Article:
MRO Management

Magnetic MRO expands engine workshop capabilities

Magnetic MRO

Magnetic MRO has announced that it has acquired tooling dedicated to the company’s engine workshop and in so doing, has “drastically expanded capabilities”, which have already received full EASA AND FAA approvals.

 New tooling has been delivered to Magnetic MRO’s engine workshop in Tallinn, Estonia.

According to MRO Magnetic, this latest addition adds more than 40 new services to the company’s repertoire, including the ability to perform modular maintenance and repair of CFM56-5B and CFM56-7B engines.

New capabilities include Fan, LPT MM, Hot section modules replacement, special procedures, partial and full replacement of HPT blades, HPT NGVs, HPT shrouds, LPT Stage 1 Vanes and others.

Engine line maintenance business manager at Magnetic MRO, Zoran Bozic, said: “We have a continued discussion about engine shops capacities versus demand for repairs, and a lot of arguments are supporting the major thesis – there is overcapacity.

One can agree with it as long as one is a “box-thinker”. But the real question is, how many players can provide an alternative solution? Now, we are one of them.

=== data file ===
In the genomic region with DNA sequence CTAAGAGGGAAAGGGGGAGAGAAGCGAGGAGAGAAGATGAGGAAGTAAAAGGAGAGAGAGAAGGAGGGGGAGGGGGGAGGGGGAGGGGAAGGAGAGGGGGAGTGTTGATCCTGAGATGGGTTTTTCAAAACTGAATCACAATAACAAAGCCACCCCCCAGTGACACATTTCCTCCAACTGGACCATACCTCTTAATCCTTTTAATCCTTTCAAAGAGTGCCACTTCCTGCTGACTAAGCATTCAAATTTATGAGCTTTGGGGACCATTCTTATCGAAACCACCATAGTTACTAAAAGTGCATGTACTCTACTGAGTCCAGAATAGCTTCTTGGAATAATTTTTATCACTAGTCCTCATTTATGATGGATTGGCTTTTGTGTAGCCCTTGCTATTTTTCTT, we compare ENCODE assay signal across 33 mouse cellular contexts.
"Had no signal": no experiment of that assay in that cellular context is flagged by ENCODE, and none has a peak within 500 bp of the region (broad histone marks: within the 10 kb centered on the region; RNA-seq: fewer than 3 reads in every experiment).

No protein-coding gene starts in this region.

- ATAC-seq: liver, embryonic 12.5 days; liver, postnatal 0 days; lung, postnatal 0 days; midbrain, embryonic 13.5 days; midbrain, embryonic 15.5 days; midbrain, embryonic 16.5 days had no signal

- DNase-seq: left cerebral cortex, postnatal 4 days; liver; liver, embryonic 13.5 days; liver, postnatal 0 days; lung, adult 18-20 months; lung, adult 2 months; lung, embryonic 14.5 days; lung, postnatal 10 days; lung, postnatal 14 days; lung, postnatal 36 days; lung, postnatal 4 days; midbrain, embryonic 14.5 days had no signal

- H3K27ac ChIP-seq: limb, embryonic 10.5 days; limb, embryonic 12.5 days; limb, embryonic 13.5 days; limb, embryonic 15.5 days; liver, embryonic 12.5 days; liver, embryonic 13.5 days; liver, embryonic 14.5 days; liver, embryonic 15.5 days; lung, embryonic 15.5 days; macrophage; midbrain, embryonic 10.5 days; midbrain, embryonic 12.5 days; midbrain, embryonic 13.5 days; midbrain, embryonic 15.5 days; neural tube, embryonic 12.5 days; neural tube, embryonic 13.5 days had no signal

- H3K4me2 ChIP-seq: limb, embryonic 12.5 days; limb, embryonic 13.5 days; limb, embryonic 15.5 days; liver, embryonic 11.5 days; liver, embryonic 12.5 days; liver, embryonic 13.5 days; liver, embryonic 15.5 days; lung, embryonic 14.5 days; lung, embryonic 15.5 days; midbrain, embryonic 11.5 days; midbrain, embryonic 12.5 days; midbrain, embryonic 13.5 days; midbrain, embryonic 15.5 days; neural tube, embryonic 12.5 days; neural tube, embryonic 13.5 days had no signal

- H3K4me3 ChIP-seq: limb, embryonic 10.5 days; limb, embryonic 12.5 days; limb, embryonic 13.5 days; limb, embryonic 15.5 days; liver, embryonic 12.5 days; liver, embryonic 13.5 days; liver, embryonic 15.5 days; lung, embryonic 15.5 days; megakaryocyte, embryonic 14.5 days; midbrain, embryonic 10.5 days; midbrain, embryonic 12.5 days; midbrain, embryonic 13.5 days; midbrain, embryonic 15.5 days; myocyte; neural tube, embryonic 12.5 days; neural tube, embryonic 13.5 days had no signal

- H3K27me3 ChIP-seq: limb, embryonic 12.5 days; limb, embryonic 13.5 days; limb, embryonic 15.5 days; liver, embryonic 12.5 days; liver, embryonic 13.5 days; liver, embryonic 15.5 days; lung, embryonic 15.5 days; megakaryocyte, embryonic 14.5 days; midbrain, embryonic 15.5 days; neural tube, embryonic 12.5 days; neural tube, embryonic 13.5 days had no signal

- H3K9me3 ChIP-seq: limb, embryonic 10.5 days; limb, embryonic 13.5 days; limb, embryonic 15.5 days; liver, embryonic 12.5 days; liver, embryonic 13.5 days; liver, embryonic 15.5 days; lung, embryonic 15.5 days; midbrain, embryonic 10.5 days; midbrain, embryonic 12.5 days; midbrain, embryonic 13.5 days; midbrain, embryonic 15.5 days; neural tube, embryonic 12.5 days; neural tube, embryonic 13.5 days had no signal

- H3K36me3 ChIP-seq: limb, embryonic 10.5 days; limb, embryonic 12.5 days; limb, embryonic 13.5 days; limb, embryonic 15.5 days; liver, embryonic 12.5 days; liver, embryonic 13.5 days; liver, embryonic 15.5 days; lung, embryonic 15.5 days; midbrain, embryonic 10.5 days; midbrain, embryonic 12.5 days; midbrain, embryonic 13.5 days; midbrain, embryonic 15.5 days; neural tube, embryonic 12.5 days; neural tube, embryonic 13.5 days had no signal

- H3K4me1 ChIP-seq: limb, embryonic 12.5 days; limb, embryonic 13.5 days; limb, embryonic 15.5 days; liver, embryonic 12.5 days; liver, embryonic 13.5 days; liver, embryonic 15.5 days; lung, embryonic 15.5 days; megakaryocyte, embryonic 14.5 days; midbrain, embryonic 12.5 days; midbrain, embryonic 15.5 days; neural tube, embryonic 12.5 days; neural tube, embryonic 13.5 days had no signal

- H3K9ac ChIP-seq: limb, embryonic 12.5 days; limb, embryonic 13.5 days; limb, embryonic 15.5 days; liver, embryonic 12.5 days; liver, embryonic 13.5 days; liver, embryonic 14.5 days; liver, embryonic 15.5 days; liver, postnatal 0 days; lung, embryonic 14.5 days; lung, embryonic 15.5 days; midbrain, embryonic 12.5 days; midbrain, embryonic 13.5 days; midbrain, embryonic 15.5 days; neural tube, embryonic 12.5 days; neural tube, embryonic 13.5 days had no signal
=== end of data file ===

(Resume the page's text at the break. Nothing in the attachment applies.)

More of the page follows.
“The gap between a conservative (mainstream) type of service and demand for lighter, cheaper and more efficient options is where we want to place ourselves, and such expansion within our service spectrum allows us to do so.” 

He added: “Sooner or later airplanes will start flying again, and on-site engine repairs will be required. So now our challenge is to enhance the mobility of our service by an expansion of our engine team with experienced professionals.”

Magnetic MRO’s executive sales director, Alexey Ivanov, and his team have noticed some emerging trends following the global coronavirus outbreak.

He commented: “Airlines or leasing companies will be interested in deferring expensive overhauls of the engines and doing only minimum quick fix, which will return the engine back to operation without major investments.

“Moreover, we see that CFM56-5B and -7B engines become more and more mature (oldest engines are 20+ years old already) and asset owners become much more flexible when it comes to the repair of such engines and prefer modules changes and quick and cheap repairs, instead of overhauls.”

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